@Slavisa: My point is, do you have a feedback loop? When I was in grad school 40 years ago, somebody programmed a robot to pour coffee in a cup by using a video camera connected to the computer. It could sense the rising liquid level and stop pouring at the right time. It's not much about physics, it's about heuristics and feedback.
Apr
22
comment Robot controling pouring process from a bottle
Is the robot working blind, or does it have any kind of sensors? My 4-year-old grandson loves pouring liquids, and he's a long way from caring about laminar inviscid flow, blah, blah...
Apr
20
comment Physics behind the flow of gas coming out of a balloon
@john1034: Float for a longer time? Do you mean it should stop ascending, or do you mean it should not burst? I'm only asking because balloons basically ascend until they burst. You could halt the ascent by letting out some of the gas.
Apr
16
comment Concerning the curvature of an airfoil (shape)
@l3win: I think you're basically right. The camber of the airfoil controls how much the flow can be diverted, and momentum flux generated, especially at low velocity and/or angle of attack, without stalling. Check here.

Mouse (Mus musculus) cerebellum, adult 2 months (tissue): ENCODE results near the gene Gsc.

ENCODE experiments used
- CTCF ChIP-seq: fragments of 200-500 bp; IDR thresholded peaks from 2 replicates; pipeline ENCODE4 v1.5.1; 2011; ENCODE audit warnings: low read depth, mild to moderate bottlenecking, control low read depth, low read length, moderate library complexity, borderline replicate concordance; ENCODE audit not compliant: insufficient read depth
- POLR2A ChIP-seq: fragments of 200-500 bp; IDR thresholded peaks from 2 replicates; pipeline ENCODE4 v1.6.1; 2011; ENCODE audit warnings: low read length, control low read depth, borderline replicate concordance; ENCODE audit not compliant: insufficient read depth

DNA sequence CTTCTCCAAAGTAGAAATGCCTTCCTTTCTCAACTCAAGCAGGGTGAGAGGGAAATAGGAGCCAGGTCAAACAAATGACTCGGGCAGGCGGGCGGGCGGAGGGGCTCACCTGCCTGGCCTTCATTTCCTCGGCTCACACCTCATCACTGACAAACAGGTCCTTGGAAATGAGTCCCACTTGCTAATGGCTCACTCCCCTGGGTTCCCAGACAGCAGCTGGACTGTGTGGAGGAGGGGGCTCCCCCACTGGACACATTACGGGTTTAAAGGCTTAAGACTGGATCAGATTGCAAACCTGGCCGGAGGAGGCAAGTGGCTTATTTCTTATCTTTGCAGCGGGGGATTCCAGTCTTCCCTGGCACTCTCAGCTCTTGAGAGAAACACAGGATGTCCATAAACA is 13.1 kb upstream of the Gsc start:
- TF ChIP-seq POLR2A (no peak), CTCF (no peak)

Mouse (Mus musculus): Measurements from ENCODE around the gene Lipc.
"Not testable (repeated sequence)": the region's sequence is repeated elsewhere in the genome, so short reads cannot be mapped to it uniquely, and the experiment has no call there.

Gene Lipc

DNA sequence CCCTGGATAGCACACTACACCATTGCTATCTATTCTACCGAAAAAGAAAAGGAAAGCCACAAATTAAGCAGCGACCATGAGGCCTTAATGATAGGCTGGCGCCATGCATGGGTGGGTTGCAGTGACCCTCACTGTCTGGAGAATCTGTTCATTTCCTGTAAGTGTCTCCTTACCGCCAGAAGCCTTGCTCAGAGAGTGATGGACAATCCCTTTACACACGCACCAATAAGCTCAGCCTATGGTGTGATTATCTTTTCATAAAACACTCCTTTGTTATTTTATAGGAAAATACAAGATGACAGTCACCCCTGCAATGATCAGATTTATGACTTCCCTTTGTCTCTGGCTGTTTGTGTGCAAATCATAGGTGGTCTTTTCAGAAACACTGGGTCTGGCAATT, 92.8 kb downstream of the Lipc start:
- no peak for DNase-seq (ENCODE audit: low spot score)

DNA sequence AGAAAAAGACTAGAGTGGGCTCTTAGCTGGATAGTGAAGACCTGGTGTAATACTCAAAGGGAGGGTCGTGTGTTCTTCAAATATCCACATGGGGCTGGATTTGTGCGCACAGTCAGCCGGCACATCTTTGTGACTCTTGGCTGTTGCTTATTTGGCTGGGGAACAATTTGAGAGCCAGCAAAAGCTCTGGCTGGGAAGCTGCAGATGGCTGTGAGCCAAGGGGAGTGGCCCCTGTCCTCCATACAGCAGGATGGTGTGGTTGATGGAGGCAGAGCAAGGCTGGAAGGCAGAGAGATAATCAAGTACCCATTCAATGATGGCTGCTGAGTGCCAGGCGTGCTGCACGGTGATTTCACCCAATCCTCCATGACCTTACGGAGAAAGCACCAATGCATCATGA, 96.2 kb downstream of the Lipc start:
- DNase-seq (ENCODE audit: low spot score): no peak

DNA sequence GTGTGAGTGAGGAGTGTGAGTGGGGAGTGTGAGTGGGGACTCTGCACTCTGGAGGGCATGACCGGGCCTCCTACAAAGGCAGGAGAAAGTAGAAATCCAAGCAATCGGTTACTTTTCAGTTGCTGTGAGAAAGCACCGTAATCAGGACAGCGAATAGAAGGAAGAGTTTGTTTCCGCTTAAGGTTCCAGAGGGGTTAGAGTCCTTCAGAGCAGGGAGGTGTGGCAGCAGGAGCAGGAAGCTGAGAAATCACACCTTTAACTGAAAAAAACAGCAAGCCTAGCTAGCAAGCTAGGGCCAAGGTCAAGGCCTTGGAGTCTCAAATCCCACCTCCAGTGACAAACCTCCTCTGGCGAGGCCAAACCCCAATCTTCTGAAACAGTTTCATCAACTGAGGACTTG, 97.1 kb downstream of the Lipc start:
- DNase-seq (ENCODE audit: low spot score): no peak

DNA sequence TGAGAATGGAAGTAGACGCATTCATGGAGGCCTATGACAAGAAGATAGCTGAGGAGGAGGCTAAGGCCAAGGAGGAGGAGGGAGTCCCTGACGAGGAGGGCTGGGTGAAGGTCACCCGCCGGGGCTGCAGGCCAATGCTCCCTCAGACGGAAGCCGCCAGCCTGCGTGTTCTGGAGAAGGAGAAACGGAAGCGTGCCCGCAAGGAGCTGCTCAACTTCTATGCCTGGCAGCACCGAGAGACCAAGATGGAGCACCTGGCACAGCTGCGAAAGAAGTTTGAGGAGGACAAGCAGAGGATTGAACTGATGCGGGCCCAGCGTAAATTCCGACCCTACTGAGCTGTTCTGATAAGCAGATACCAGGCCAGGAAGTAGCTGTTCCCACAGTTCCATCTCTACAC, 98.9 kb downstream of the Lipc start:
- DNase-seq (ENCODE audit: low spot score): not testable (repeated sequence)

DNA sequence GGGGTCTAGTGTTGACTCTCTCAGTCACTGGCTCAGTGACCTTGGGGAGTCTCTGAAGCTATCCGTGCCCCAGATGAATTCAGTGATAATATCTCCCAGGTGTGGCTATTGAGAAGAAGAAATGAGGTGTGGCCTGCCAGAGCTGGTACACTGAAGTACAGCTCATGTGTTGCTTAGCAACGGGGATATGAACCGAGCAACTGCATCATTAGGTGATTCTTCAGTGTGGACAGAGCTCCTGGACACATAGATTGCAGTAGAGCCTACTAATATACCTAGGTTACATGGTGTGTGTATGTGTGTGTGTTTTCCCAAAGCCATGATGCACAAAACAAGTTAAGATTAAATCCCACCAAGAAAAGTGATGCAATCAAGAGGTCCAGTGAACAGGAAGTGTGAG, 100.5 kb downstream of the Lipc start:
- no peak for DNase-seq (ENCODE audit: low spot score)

Apr
14
comment Photon as the carrier of the electromagnetic force
+ Very nice. It might help if you could explain some terms unusual to us ignorencia, such as "cross section", "branching ratio", and "off mass shell". Thanks.
Apr
12
comment Effective angle of attack of a wing
Maybe you're saying this and maybe you're not, but when the yaw angle is zero, the wind "sees" just the chord slope of the wing. When the yaw angle is 90 degrees, the wind sees the dihedral angle of the upwind wing (and negative on the downwind wing). In between, it's in-between.
Apr
12
comment Does a wing in a potential flow have lift?
@Christoph: You're right. Thanks for pointing that out.
Apr
11
comment Will this type of engine produce thrust?
@Akash: No need to get carried away :) The J58-P4 engine of the SR-71 generated about 16 tons of thrust, but there's no mention of "plasma".
Apr
11
comment Will this type of engine produce thrust?
@Akash: In principle, though your heater would have to pump out as much heat as a gas flame if you want to get noticeable thrust.
Apr
10
comment Make water droplets charged?